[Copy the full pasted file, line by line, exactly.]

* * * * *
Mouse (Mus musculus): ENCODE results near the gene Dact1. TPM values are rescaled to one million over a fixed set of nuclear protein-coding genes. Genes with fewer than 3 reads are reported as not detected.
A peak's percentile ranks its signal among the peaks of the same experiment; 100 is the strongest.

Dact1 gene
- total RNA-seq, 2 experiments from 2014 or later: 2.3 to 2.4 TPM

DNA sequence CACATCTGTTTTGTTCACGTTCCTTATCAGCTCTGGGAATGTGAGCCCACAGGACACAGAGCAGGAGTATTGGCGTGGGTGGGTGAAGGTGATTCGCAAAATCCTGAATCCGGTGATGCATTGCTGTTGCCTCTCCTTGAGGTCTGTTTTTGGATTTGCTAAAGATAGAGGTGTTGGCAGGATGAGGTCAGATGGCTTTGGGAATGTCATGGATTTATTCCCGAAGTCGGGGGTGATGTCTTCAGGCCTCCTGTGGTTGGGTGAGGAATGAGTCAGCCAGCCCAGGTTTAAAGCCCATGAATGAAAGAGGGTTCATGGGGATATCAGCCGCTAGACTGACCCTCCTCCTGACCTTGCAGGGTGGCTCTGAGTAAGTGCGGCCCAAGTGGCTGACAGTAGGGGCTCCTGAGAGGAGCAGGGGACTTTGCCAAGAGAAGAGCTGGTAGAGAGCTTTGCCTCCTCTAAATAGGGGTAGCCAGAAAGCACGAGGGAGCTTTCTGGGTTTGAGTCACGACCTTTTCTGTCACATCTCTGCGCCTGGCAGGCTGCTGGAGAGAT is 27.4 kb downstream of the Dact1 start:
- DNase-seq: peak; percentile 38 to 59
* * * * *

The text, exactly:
Mouse (Mus musculus): ENCODE results near the gene Dact1. TPM values are rescaled to one million over a fixed set of nuclear protein-coding genes. Genes with fewer than 3 reads are reported as not detected.
A peak's percentile ranks its signal among the peaks of the same experiment; 100 is the strongest.

Dact1 gene
- total RNA-seq, 2 experiments from 2014 or later: 2.3 to 2.4 TPM

DNA sequence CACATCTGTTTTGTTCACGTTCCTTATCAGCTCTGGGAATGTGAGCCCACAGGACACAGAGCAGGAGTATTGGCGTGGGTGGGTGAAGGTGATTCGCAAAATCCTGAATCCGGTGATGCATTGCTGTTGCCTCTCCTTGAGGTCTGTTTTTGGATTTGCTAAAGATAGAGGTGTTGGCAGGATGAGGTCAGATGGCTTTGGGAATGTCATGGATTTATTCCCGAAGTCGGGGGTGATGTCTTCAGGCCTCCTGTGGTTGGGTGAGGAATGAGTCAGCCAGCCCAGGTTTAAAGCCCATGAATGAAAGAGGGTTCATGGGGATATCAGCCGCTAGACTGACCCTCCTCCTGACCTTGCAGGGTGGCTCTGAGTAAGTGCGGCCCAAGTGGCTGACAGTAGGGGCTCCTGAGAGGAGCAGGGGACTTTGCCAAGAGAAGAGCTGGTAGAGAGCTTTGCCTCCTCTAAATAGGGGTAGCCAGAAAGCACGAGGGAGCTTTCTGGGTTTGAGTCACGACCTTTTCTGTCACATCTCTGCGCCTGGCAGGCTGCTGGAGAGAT is 27.4 kb downstream of the Dact1 start:
- DNase-seq: peak; percentile 38 to 59